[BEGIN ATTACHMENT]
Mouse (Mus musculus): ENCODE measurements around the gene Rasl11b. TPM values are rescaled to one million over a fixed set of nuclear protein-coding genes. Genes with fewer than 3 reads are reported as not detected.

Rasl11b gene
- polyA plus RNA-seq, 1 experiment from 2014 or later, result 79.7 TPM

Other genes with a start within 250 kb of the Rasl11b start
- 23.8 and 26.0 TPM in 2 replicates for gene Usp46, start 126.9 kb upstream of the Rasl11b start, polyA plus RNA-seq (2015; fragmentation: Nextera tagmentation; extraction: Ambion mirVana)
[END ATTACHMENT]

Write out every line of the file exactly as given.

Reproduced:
Mouse (Mus musculus): ENCODE measurements around the gene Rasl11b. TPM values are rescaled to one million over a fixed set of nuclear protein-coding genes. Genes with fewer than 3 reads are reported as not detected.

Rasl11b gene
- polyA plus RNA-seq, 1 experiment from 2014 or later, result 79.7 TPM

Other genes with a start within 250 kb of the Rasl11b start
- 23.8 and 26.0 TPM in 2 replicates for gene Usp46, start 126.9 kb upstream of the Rasl11b start, polyA plus RNA-seq (2015; fragmentation: Nextera tagmentation; extraction: Ambion mirVana)